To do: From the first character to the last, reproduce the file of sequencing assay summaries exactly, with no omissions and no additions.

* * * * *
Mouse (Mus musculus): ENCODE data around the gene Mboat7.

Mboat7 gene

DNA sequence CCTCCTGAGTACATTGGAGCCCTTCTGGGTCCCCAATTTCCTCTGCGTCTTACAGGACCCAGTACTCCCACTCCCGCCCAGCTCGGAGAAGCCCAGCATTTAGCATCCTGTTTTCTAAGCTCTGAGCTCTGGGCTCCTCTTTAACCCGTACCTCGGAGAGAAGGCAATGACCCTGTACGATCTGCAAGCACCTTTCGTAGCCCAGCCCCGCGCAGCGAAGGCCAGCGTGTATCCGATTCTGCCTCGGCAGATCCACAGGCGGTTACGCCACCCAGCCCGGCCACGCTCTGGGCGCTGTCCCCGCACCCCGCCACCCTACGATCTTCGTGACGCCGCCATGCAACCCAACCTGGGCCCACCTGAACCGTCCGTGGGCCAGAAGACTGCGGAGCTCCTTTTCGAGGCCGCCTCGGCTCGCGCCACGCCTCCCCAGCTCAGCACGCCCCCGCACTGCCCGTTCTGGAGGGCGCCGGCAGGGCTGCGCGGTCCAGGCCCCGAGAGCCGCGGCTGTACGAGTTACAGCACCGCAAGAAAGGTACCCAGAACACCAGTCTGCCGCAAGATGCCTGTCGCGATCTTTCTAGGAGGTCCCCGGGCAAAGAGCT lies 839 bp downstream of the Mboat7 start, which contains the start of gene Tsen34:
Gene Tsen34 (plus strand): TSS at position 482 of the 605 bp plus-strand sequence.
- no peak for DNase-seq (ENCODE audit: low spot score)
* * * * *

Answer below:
Mouse (Mus musculus): ENCODE data around the gene Mboat7.

Mboat7 gene

DNA sequence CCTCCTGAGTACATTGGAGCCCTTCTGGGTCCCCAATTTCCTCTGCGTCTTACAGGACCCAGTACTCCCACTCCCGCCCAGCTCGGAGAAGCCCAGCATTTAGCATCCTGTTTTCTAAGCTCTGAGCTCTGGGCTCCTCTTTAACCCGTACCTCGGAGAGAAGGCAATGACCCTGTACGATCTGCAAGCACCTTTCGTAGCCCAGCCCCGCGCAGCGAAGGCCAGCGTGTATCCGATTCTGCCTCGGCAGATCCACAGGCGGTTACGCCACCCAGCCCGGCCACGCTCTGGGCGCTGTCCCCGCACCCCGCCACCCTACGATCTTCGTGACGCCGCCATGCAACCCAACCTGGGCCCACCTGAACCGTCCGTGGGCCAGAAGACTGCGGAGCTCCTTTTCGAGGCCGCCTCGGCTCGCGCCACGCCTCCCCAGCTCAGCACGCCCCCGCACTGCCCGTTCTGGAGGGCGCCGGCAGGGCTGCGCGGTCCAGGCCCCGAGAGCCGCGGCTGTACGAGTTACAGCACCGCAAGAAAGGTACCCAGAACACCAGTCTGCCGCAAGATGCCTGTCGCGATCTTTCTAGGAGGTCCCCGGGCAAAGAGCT lies 839 bp downstream of the Mboat7 start, which contains the start of gene Tsen34:
Gene Tsen34 (plus strand): TSS at position 482 of the 605 bp plus-strand sequence.
- no peak for DNase-seq (ENCODE audit: low spot score)